Occupational identity and culture: the case of Michelin-starred chefs

Cooper, John, Giousmpasoglou, Charalampos ORCID: https://orcid.org/0000-0001-9225-3475 and Marinakou, Evangelia (2017) Occupational identity and culture: the case of Michelin-starred chefs. International Journal of Contemporary Hospitality Management, 29 (5). pp. 1362-1379. ISSN 0959-6119

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This study seeks to conceptualise how the occupational identity and culture of chefs is constructed and maintained through both work and social interaction.

The research follows a qualitative interpretivist approach; in total 54 unstructured, in-depth, face-to-face interviews were conducted with Michelin-starred chefs in Great Britain and Ireland.

Drawing upon the fieldwork, fresh insights into the social structures and processes which underpin the creation and maintenance of the occupational identity and culture of chefs are revealed in the chefs’ own words.

Research limitations/implications
This study generates empirical data that informs contemporary debates about the role of work in identity formation with particular emphasis on the induction – socialization process. In addition, the findings of this study suggest that identity and culture are interrelated in the sense that the cultural components of an occupational culture operate to reinforce a sense of identity among its occupational members.

Practical implications
The findings suggest that Michelin-starred chefs have a strong occupational identity and culture. Strict rules and discipline are often used in kitchen brigades as a means of monitoring quality and maintaining the high standards of performance. The occupational socialisation of new members is a long and painful process, that very often exceeds the limits of banter and it is analogous to the military induction. The phenomenon of bullying and violence in commercial kitchens is identified as an unacceptable behaviour that needs to be eliminated. This can be achieved with changes in the education and training of the young chefs and the strict enforcement of the anti-bullying policies.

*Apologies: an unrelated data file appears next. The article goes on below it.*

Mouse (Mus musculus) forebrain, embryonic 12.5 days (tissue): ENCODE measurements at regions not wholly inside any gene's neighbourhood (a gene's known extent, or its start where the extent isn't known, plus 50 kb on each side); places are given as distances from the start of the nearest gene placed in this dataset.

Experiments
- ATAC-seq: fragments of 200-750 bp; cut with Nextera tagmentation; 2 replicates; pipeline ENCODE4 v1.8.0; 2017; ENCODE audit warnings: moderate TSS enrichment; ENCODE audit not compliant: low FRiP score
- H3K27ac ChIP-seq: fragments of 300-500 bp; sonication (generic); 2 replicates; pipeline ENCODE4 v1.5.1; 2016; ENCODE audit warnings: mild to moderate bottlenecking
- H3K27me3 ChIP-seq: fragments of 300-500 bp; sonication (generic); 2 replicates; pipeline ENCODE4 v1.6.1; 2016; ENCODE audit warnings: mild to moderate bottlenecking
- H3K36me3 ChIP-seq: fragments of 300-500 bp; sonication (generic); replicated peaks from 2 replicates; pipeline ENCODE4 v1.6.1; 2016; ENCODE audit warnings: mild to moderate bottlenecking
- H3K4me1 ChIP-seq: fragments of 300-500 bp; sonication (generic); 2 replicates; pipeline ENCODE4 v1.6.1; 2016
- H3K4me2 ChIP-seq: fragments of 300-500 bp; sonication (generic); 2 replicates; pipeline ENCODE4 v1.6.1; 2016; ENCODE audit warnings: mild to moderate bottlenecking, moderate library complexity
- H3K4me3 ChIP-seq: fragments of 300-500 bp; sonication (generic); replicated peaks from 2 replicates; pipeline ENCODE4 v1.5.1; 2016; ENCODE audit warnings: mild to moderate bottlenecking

The understanding of chefs occupational identity and culture is critical for successful hospitality operations; nevertheless this is an under researched area. This study is unique in terms of scale and depth; it is expected to provide useful insights in both theoretical and practical perspective, regarding the formation of chefs’ identity and culture in organisational settings.

Item Type: Article
Identifier: 10.1108/IJCHM-02-2016-0071
Additional Information: © Emerald Group Publishing Limited 2017
Keywords: Chefs; Occupational Identity; Culture; Great Britain and Ireland; Haute Cuisine Restaurants
Subjects: Hospitality and tourism > Culinary arts
Hospitality and tourism > Culinary arts > Food studies
Hospitality and tourism
Depositing User: Dominic Walker
Date Deposited: 16 May 2017 12:55
Last Modified: 06 Feb 2024 15:52
URI: https://repository.uwl.ac.uk/id/eprint/3327


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